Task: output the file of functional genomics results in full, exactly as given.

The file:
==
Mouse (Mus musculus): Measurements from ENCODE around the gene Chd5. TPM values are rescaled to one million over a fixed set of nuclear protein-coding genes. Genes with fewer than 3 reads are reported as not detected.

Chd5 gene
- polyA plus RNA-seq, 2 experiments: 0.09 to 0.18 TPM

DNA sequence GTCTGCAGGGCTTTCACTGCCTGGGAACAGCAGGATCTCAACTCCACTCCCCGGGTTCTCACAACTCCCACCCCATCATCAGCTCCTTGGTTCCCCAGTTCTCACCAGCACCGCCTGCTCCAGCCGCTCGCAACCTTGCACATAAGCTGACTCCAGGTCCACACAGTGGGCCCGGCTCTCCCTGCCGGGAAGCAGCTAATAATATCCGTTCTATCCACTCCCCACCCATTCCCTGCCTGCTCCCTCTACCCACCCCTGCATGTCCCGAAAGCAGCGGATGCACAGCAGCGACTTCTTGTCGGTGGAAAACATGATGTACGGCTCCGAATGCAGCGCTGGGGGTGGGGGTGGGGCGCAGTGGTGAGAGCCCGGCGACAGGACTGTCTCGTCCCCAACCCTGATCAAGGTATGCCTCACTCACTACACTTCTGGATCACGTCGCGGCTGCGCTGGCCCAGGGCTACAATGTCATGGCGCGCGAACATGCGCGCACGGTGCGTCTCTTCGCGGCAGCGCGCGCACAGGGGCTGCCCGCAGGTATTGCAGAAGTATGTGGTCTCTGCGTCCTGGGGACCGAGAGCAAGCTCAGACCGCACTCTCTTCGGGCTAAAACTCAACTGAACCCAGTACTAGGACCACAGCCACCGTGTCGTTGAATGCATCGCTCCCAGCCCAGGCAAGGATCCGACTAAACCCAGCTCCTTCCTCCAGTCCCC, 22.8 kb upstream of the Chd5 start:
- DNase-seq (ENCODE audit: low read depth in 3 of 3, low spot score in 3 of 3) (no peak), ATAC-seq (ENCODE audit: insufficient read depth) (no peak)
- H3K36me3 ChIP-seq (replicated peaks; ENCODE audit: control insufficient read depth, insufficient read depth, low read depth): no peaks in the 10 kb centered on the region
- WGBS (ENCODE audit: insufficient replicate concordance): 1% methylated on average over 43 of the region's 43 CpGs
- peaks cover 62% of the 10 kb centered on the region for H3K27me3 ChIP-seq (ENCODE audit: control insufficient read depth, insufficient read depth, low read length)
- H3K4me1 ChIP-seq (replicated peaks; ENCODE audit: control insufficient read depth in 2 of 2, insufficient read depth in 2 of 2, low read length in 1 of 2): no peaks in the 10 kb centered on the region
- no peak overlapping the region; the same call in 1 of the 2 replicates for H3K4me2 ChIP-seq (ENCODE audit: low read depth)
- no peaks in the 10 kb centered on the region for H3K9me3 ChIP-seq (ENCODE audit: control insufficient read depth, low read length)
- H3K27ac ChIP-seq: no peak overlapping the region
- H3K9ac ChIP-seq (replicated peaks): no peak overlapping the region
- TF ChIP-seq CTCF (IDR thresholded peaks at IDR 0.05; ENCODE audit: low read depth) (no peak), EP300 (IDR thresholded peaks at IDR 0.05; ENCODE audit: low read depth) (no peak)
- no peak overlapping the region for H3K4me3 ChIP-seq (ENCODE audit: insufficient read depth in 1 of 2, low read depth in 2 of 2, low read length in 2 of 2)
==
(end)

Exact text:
Mouse (Mus musculus): Measurements from ENCODE around the gene Chd5. TPM values are rescaled to one million over a fixed set of nuclear protein-coding genes. Genes with fewer than 3 reads are reported as not detected.

Chd5 gene
- polyA plus RNA-seq, 2 experiments: 0.09 to 0.18 TPM

DNA sequence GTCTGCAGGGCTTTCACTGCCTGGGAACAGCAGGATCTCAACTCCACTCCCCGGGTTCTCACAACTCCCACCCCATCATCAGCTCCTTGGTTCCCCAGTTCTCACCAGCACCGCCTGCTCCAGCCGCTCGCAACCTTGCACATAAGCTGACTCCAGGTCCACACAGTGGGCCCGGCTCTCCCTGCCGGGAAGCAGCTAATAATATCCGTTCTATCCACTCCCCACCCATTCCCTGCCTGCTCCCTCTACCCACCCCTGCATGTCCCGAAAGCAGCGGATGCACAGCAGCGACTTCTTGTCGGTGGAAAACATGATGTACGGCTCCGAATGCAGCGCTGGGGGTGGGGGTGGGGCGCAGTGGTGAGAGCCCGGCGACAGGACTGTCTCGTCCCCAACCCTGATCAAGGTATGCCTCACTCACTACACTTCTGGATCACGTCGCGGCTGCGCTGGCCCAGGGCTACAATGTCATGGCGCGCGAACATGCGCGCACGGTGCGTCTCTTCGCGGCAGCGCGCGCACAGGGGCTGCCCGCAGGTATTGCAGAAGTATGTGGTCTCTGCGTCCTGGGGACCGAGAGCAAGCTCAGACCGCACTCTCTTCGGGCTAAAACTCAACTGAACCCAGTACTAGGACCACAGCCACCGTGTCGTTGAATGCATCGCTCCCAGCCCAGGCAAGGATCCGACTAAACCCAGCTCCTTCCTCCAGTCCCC, 22.8 kb upstream of the Chd5 start:
- DNase-seq (ENCODE audit: low read depth in 3 of 3, low spot score in 3 of 3) (no peak), ATAC-seq (ENCODE audit: insufficient read depth) (no peak)
- H3K36me3 ChIP-seq (replicated peaks; ENCODE audit: control insufficient read depth, insufficient read depth, low read depth): no peaks in the 10 kb centered on the region
- WGBS (ENCODE audit: insufficient replicate concordance): 1% methylated on average over 43 of the region's 43 CpGs
- peaks cover 62% of the 10 kb centered on the region for H3K27me3 ChIP-seq (ENCODE audit: control insufficient read depth, insufficient read depth, low read length)
- H3K4me1 ChIP-seq (replicated peaks; ENCODE audit: control insufficient read depth in 2 of 2, insufficient read depth in 2 of 2, low read length in 1 of 2): no peaks in the 10 kb centered on the region
- no peak overlapping the region; the same call in 1 of the 2 replicates for H3K4me2 ChIP-seq (ENCODE audit: low read depth)
- no peaks in the 10 kb centered on the region for H3K9me3 ChIP-seq (ENCODE audit: control insufficient read depth, low read length)
- H3K27ac ChIP-seq: no peak overlapping the region
- H3K9ac ChIP-seq (replicated peaks): no peak overlapping the region
- TF ChIP-seq CTCF (IDR thresholded peaks at IDR 0.05; ENCODE audit: low read depth) (no peak), EP300 (IDR thresholded peaks at IDR 0.05; ENCODE audit: low read depth) (no peak)
- no peak overlapping the region for H3K4me3 ChIP-seq (ENCODE audit: insufficient read depth in 1 of 2, low read depth in 2 of 2, low read length in 2 of 2)